So you noticed you made the list of overused plotlines or openings in Part One HERE. Or maybe you didn’t, but you’d like a little advice on how to flex your creative muscles. You’ve come to the right place. Let’s start with–
Everyone will tell you opening scenes are important. Almost more important than any other part of a book…except maybe the climax. If your opening doesn’t ROCK, your book will sink like a stone, out of sight and into the murky depths of the slush pile. So first and foremost, write an original, terrific opening. How does one do that?
1. Open the book with a great first line. A first line does a lot of things–it sets the tone, evokes a sense of time and place, gives a strong sense of the protagonists problem or voice. Yes, all of these things are possible in one little line. Try a few on for size. For some writers, it’s the last thing they do before they type THE END. If this works for you, go for it. Just make it good. Oh, and by the way, this line should be short-ish, or your risk losing the reader’s attention.
2. Open the book with the moment the character’s life changes. We don’t care about their humdrum existence before “IT” happened.
3. Avoid clichés–dreams, temporary amnesia, dead bodies lying on the ground with inspectors standing over them, or *gasp*, left devoid of blood.
4. Deliver the reader into the middle of an action sequence. This does not have to be an explosion, a chase scene, etc. Action merely means the character is DOING something. This something should encompass a characteristic trait that distinguishes your protagonist from all of the others out there.
5. Avoid explaining the protag’s backstory. It’s a bunch of blah blah the reader can surmise through the course of the novel. Besides, witholding information creates tension. Hemingway championed the icebery theory (or the theory of omission)–less is more. Take his advice. Don’t bog down the story with info-barf.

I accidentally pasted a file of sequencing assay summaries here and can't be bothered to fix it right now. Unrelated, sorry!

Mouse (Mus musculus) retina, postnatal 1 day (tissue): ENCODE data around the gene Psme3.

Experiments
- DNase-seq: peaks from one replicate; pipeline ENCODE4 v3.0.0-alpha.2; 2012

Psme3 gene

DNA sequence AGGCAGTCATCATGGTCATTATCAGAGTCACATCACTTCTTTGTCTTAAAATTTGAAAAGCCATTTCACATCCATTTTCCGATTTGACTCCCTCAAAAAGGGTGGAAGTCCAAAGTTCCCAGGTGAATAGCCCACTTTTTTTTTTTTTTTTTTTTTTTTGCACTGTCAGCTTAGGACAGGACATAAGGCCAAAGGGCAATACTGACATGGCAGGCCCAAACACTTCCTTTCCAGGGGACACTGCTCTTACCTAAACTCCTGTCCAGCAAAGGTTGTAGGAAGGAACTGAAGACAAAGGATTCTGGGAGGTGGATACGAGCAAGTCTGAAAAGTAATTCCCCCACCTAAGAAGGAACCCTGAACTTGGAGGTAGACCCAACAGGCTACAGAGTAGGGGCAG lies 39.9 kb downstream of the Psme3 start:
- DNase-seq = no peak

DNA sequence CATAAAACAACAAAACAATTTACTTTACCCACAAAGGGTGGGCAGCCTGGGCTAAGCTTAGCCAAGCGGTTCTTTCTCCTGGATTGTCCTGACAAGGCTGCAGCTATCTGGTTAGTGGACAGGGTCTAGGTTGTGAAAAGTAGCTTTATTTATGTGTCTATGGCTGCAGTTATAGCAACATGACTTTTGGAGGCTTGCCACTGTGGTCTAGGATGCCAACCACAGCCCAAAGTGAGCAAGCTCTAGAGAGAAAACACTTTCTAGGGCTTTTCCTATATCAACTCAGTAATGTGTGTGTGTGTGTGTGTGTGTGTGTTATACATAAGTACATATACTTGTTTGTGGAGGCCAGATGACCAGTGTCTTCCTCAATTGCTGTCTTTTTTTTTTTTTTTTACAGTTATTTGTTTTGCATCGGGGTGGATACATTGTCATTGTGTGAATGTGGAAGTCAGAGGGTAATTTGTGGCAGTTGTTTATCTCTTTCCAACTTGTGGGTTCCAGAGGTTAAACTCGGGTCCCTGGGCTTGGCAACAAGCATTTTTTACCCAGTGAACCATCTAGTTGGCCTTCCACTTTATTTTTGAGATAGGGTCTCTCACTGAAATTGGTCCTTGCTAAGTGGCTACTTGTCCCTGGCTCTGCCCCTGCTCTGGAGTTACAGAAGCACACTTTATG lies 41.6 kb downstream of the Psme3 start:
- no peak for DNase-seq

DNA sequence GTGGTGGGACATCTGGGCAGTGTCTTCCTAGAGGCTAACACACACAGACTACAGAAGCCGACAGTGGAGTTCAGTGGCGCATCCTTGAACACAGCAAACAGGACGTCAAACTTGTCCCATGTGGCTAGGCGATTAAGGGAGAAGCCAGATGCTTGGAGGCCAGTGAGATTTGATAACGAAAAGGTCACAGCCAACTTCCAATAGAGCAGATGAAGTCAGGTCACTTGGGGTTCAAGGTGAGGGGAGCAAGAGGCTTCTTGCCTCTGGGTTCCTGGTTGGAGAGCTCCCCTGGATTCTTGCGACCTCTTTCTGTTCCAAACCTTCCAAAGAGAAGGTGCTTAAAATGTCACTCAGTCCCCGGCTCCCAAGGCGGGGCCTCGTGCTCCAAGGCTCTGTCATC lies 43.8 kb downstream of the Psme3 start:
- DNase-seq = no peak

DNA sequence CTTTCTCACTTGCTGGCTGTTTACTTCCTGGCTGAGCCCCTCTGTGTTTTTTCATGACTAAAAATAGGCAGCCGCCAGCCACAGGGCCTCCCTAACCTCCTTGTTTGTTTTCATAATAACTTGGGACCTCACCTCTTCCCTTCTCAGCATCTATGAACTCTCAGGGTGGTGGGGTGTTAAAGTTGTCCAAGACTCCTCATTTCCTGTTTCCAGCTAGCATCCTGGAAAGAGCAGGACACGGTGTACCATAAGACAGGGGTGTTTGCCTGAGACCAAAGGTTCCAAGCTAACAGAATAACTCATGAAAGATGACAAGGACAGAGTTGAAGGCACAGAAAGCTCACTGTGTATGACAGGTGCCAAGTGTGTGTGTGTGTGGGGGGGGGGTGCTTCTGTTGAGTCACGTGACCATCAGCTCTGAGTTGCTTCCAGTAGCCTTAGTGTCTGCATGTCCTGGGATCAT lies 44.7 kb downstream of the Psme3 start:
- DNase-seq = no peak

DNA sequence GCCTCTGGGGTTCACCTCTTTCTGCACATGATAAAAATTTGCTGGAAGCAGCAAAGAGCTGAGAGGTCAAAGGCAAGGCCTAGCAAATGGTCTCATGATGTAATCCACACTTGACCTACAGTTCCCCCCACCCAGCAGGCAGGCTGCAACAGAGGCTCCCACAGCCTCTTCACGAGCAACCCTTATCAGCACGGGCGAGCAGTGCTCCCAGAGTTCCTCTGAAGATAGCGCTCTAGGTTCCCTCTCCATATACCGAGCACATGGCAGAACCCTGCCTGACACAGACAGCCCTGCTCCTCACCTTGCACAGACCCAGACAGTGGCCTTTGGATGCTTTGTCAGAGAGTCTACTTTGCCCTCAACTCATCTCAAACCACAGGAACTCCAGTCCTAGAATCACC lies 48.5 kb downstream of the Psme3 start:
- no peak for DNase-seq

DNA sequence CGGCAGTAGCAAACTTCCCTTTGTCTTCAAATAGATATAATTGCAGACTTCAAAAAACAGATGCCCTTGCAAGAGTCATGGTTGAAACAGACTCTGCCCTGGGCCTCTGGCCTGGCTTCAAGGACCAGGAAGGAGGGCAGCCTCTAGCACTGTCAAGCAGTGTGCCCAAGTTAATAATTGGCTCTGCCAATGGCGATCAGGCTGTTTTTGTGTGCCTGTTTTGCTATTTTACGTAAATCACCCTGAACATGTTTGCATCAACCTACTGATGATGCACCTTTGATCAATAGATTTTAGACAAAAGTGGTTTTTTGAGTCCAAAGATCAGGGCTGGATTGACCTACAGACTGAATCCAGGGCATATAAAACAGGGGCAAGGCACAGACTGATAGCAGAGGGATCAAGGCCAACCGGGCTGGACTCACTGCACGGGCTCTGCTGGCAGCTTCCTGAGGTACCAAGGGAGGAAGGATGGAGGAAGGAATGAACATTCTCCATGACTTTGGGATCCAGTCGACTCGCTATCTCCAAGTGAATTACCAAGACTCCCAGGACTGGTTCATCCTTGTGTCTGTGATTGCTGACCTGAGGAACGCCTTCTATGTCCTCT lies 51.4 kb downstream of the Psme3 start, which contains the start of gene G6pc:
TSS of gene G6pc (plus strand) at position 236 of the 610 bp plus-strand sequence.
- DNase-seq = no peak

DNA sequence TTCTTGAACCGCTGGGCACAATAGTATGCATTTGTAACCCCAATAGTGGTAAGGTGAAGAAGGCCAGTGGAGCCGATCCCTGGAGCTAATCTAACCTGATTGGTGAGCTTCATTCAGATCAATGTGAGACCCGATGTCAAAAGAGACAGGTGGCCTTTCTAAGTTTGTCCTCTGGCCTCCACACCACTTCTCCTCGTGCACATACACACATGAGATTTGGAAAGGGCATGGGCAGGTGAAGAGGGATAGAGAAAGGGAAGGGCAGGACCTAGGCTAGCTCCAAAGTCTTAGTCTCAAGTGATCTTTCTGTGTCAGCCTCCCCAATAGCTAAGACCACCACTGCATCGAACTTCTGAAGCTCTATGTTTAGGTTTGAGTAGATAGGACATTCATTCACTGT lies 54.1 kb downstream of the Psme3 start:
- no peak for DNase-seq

6. Create a character worth rooting for. If a reader can’t sympathize with the protagonist in the first ten pages, they’re likely to put the book down. This does not mean you can’t develop an awesome “bad guy” as the protag. Just give us something to hold onto, something that makes us want to cheer your villain on as they attempt to secure his/her ultimate goal. Good questions to ask yourself to get the ball rolling: How do I want the reader to feel about him/her? How is my protag wounded?
I NEED HELP!
Still need help developing this grand opening?
1. Find a critique partner or group. If they’re worth their weight in beans, they’ll let you know what stinks. And make sure more than one person reads it. It doesn’t matter how great that one single critique was, remember this is a subjective business. It’s better to have a few opinions before you go changing anything or keeping something that’s rank.
2. Go to the library. Read the first paragraph of five of your favorite books. Now, select ten others at random. Read the first paragraph. Write down the most memorable lines/openings on a sheet of paper. What did you like? What didn’t you like? How can you improve your own?
3. Read in your genre. A LOT. It will become obvious what is overused.
4. Visit my blog for the OPENING LINE CONTEST to begin on February 10th. Winners will receive a free critique of their opening scene in addition to a FREE CONSULTATION from a multi-pubbed author, magazine editor and social media expert, SHARI STAUCH of SHARK MARKETING.
Any one else have tips they would like to share?